One of the things I'm fascinated by in The Fortunes is how Chinese are represented and what it means to represent them. Several of the characters in the book are historical/iconic figures who struggle with that burden. Anna May Wong's experiences in Hollywood – where she lost out on larger roles to white actresses playing in yellowface, and wasn't allowed to kiss white actors on screen – are an example, but of course songs as well as movies have a played a role in that representation. The most famous is probably Carl Douglas' funky "Kung Fu Fighting" from 1974. I'm pairing it here with Cee Lo's version from the Kung Fu Panda soundtrack of 2008, featuring Jack Black, partly because it's a favorite of my son's. Notice that the offensive "Chinaman" has been replaced in the more recent version. The latest cover by the Vamps for Kung Fu Panda 3 updated the lyrics once more to include references to "chi" and "enlightenment." I'm interested in the way the song is repurposed over time and in other hands.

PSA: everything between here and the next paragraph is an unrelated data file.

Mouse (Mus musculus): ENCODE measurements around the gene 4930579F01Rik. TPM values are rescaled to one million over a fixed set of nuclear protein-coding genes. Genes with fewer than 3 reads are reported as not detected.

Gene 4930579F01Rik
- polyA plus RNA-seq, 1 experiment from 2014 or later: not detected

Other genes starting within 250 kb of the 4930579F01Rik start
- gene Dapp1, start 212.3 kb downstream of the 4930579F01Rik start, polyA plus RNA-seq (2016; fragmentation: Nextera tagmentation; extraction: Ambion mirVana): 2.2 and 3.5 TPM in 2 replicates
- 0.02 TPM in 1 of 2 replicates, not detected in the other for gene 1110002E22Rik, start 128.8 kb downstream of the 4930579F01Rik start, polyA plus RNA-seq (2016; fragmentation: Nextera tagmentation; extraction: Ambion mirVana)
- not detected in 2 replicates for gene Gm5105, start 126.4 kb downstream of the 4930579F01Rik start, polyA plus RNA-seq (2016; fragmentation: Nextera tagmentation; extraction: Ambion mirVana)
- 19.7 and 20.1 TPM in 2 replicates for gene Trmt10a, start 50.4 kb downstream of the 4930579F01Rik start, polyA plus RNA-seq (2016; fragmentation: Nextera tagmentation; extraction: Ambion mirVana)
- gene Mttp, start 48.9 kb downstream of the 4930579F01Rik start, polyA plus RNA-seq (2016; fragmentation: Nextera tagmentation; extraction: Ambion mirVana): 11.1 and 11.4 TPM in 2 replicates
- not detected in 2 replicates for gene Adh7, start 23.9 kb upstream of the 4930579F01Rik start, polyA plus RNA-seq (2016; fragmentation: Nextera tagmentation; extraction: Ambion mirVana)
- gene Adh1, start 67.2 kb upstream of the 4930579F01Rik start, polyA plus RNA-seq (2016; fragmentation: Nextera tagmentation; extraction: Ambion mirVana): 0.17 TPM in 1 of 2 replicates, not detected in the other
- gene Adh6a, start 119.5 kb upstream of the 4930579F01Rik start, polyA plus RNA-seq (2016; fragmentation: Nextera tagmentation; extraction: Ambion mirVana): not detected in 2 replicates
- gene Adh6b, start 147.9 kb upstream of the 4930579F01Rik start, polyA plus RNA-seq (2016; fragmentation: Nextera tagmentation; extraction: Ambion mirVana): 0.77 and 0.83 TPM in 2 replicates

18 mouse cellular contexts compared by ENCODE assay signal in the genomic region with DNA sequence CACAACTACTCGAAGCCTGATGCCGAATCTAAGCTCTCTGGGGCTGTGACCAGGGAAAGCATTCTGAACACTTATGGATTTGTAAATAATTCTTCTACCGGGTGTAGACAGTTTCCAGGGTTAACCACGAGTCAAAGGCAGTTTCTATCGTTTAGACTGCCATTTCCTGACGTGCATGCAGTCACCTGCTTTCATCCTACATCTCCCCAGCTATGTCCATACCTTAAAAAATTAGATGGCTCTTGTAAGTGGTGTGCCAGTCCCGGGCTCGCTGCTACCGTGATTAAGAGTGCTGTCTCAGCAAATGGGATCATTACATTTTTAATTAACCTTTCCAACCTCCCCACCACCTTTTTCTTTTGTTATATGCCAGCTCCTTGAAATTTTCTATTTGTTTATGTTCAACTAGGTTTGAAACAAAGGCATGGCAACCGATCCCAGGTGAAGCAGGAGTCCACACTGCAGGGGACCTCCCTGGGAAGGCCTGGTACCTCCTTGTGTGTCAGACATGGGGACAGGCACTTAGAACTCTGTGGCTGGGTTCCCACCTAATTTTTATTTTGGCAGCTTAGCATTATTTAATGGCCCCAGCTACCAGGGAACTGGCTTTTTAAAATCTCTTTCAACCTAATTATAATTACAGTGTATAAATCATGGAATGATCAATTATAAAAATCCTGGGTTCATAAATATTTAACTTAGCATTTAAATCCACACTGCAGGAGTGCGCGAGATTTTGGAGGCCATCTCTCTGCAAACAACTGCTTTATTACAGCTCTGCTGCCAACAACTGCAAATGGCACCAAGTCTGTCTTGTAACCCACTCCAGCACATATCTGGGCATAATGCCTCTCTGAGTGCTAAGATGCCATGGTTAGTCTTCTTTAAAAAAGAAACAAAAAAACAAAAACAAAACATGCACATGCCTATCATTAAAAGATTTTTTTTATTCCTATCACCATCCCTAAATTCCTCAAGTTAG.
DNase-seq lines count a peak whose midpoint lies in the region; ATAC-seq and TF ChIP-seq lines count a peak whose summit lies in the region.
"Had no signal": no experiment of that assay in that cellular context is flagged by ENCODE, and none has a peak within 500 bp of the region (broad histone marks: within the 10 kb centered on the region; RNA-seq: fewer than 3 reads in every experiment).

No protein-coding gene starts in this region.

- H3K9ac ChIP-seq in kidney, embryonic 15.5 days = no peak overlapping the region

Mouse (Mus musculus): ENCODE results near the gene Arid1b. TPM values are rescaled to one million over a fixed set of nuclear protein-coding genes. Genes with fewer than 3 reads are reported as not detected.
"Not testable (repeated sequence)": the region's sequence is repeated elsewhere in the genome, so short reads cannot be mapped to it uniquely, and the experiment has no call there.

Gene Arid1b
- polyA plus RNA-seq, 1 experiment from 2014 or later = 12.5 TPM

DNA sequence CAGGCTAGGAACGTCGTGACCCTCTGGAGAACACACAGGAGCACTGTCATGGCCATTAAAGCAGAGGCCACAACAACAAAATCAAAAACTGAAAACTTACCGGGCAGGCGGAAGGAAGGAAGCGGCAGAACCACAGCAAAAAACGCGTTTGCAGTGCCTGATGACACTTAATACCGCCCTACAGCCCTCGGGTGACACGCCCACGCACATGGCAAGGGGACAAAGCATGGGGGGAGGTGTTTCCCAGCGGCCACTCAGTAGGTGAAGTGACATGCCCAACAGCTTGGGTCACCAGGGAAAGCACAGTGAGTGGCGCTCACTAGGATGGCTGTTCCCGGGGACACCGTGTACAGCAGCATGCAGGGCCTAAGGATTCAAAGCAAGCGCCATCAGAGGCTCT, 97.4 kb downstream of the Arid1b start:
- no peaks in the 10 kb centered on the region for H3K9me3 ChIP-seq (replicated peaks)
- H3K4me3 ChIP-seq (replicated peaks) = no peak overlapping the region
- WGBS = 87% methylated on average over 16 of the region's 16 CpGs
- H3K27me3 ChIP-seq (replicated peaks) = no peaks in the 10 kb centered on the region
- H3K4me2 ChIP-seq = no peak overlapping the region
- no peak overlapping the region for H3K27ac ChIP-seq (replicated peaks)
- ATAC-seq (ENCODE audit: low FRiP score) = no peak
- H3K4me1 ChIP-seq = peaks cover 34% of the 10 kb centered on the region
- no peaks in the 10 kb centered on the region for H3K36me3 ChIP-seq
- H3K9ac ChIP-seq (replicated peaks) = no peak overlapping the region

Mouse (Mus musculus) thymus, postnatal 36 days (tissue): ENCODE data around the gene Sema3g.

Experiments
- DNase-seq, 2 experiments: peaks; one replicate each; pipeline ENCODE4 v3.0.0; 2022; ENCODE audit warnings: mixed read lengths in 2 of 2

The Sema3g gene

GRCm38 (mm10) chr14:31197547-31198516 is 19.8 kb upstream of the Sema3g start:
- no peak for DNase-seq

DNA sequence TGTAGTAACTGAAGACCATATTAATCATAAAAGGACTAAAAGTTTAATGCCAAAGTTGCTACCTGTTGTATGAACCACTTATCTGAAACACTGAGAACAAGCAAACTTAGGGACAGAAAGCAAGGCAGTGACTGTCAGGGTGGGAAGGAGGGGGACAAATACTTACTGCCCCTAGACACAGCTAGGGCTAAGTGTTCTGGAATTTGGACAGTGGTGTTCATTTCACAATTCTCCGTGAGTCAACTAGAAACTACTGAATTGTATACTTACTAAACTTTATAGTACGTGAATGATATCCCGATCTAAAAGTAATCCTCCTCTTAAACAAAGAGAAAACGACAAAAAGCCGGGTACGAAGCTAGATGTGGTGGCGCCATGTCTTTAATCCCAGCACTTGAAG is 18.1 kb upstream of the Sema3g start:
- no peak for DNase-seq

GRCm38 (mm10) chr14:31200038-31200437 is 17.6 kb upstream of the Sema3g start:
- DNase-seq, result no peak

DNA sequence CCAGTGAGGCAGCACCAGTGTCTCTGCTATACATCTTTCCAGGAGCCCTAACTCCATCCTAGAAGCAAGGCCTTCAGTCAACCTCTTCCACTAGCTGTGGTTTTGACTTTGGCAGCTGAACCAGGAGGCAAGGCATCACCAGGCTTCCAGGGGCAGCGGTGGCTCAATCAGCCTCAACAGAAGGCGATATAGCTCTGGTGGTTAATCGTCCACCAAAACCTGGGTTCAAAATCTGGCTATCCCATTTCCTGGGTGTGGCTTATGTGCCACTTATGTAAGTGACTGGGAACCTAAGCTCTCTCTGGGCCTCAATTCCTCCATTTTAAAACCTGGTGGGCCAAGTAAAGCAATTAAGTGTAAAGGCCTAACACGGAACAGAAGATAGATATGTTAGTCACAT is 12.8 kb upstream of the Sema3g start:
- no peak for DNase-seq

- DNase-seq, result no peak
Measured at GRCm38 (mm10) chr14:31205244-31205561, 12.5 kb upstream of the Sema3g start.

Lyric changes not withstanding "Kung Fu Fighting," in all it's various versions, contains a musical phrase called the Asian or Oriental riff – a sort of aural stereotype – that it shares with among others Bowie's "China Girl" and "Turning Japanese" by the Vapors. The riff provides an ironic epigraph to The Fortunes. Its application in these instances to both Chinese and Japanese speaks to both the "they all look alike" stereotype which leads to tragic results in the novel, but also ironically to a shared political movement embracing all Asian Americans.